Real Life Ghost Stories: A Children's Home Ghost Hunt

Real Life Ghost Stories: A Children's Home Ghost Hunt

By J. L. Thurston

I suppose most of us share a curiosity for the supernatural. I mean, here you are with me in this place. We’re surrounded by crumbling walls, exposed beams, generations of spiderwebs. You’re here because I highly recommended ghost hunting. Because you’re curious, just like me.

Is this place really haunted?

The art of ghost hunting is a simple one. You don’t need special devices that you see on television. You don’t need a psychic, but if you have an asshole friend who claims to be one you may be in for an interesting time. Don’t worry, I don’t claim to be psychic. We are going to go through this ghost hunt without having to humor someone who states they can feel ghostly presences.

When it comes to ghost hunting, it’s the location that matters. Cemeteries are always a good time. Abandoned places are even better.

Where I have brought you is the Bloomington Sailors and Soldiers Orphanage. We’ve come before the scheduled demolition. Before we delve deeper into the dark embrace of the old bricks and mortar, a little history lesson.

Inside the school, demolished in 2017

Inside the school, demolished in 2017

In the 1860s, the home was opened as a boarding school for the children of Civil War veterans. Then the children of the Spanish-American war were admitted. Wars and illnesses, poverty and the Great Depression caused a swell in America’s orphan population. The school became an orphanage, opening its doors for all children who needed a home.

It wasn’t a home the children wanted, but it was safe and it offered an education. It was better than living on the streets.

In time, the cost of the upkeep was too much, and orphans were becoming fewer in number, so the doors were closed permanently in 1979.

Since then, the building has stood empty and hollow. The walls are saturated with decades of dirt and weather, peeling and crumbling into nothing. Shattered glass reflects the city lights. Boards lean against framework, having fallen long ago like trees in a forest. Time demolishes everything.

Dressed in black, in long sleeves and pants, we sneak in the night. It is against the law to trespass. But we’re explorers. And we need to feel the inside of the place.

As we step passed the entryway, we are immediately overwhelmed with a sense of immense sadness. This may not be surprising, knowing that war-lost children were lived- and sometimes died- there. Walk with me down the corridor. See the little empty classrooms. They emit a loneliness that could only be an echo of the soul-crushing pain the children must have experienced. How many tears were shed here? How many whispered prayers for parents to return from the dead?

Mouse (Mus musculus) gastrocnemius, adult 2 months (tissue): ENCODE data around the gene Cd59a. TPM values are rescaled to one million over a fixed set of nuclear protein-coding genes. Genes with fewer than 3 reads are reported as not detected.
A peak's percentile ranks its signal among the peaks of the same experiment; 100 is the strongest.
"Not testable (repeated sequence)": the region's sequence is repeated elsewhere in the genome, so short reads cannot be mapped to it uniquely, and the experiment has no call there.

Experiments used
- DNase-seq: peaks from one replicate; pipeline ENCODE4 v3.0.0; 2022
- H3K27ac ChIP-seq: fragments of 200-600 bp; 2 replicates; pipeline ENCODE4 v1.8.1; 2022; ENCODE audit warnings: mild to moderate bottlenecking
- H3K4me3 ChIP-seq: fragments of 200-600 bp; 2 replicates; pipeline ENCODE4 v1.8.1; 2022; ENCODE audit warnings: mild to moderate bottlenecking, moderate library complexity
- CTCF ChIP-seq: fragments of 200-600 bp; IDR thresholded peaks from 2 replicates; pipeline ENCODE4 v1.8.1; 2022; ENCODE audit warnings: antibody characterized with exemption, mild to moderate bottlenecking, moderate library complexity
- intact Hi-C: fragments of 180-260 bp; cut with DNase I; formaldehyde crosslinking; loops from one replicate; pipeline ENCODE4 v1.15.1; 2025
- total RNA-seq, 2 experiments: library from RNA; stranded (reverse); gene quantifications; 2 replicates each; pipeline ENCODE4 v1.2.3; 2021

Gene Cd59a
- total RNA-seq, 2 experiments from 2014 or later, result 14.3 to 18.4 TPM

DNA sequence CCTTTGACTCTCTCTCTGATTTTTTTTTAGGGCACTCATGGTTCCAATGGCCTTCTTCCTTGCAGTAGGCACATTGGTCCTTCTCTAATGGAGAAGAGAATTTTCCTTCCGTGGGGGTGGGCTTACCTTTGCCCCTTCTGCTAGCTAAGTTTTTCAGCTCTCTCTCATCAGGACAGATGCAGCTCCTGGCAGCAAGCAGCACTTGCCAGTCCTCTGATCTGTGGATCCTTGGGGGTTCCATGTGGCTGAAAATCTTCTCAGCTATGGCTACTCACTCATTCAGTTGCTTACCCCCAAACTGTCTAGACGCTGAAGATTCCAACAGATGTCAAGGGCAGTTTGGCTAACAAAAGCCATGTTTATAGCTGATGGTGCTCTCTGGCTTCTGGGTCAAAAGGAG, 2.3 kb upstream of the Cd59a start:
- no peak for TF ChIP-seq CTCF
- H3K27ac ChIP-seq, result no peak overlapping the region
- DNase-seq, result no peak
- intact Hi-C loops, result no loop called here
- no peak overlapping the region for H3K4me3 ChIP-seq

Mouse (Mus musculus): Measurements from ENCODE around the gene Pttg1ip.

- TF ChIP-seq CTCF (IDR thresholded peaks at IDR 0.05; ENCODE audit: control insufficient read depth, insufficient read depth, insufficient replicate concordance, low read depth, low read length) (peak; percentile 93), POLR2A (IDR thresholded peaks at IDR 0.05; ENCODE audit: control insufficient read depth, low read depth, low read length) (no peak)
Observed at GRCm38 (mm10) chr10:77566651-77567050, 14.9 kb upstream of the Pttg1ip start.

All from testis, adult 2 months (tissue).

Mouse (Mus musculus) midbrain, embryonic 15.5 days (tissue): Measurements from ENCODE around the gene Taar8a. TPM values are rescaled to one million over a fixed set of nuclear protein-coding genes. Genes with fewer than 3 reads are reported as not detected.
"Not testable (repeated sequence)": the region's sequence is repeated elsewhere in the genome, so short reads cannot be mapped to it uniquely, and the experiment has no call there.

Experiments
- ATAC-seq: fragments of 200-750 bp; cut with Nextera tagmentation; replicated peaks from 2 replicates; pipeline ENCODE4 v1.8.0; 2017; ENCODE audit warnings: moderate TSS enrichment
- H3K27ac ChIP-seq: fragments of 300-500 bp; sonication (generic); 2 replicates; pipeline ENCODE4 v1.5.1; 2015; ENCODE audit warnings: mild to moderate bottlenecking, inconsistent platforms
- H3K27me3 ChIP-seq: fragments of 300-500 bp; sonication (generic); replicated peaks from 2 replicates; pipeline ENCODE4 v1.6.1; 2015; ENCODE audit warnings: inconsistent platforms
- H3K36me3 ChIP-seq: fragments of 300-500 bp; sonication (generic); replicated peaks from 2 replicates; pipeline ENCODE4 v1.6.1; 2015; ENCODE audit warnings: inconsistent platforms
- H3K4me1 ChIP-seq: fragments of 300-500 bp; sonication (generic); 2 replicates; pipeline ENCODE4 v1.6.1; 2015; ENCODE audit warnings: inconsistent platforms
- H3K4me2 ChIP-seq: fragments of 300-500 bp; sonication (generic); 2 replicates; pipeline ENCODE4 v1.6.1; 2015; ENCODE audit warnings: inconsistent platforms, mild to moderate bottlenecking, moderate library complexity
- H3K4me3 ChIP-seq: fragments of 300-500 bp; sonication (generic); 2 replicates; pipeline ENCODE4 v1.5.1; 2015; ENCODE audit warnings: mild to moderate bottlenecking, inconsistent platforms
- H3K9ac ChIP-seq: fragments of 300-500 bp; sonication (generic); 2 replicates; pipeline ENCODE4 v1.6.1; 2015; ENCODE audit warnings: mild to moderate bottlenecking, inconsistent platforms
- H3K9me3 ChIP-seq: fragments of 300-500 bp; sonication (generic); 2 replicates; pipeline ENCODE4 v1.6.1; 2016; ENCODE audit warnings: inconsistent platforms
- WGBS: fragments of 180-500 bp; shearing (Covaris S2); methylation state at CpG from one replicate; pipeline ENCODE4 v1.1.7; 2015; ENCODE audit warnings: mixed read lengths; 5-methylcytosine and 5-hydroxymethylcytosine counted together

Listen closely. We may hear the clicking heels of the the first superintendent who may still roam the halls. We may even hear the swift whack of her paddle and the sobs of the children she beat.

I feel a chill. It could just be my nerves, or the temperature dropping as the summer turns to autumn, or a restless child longing for company.

Pieces of plaster and glass crunch beneath our shoes. The only light is the light from our phones. Follow me through the mansion, but watch out for the groundskeepers who still live in the cottages on the property. Be quiet, so they don’t call the cops on us.

I should warn you of the rumors of massive dogs being set loose on trespassers. We should be fine as long as we don’t make too much noise. Wait, did you hear that?

Must be my imagination.

The narrow, winding stairs are treacherous. The steps and railing can’t be trusted. Remember, the building hasn’t been updated since the sixties, and hasn’t been lived in since 1979.

We’ve made it upstairs. Look out onto the lawn from this window. The bodies of children were buried there. Little ones had passed away in the early 1900s from tuberculosis, diphtheria, pneumonia, and enteritis. They died without their mothers to comfort them, and perhaps their spirits still wander the last place they’d ever called home. Does it disturb the dead to be moved? I only ask because the cemetery of the orphanage had been moved in the 1940s.


It couldn’t all have been sadness and sorrow. Usually, where children are there is laughter and warmth. They are resilient and joyful. Imagine the friendships, the late-night whispers, the pranks. As we descend to the main level, think about how this may not have been the home the children asked for, but it was still a home that welcomed them.

Now, say goodbye to the building. I hope you got what you came for. We may not have seen any ghosts, but we have been here and experienced the feelings that still permeate these walls. Soon this place will be gone. Nothing but a memory that even history will forget.

Now, flashlights off. Go back to your cars. Have a good night’s sleep.

Wait, did you hear that?

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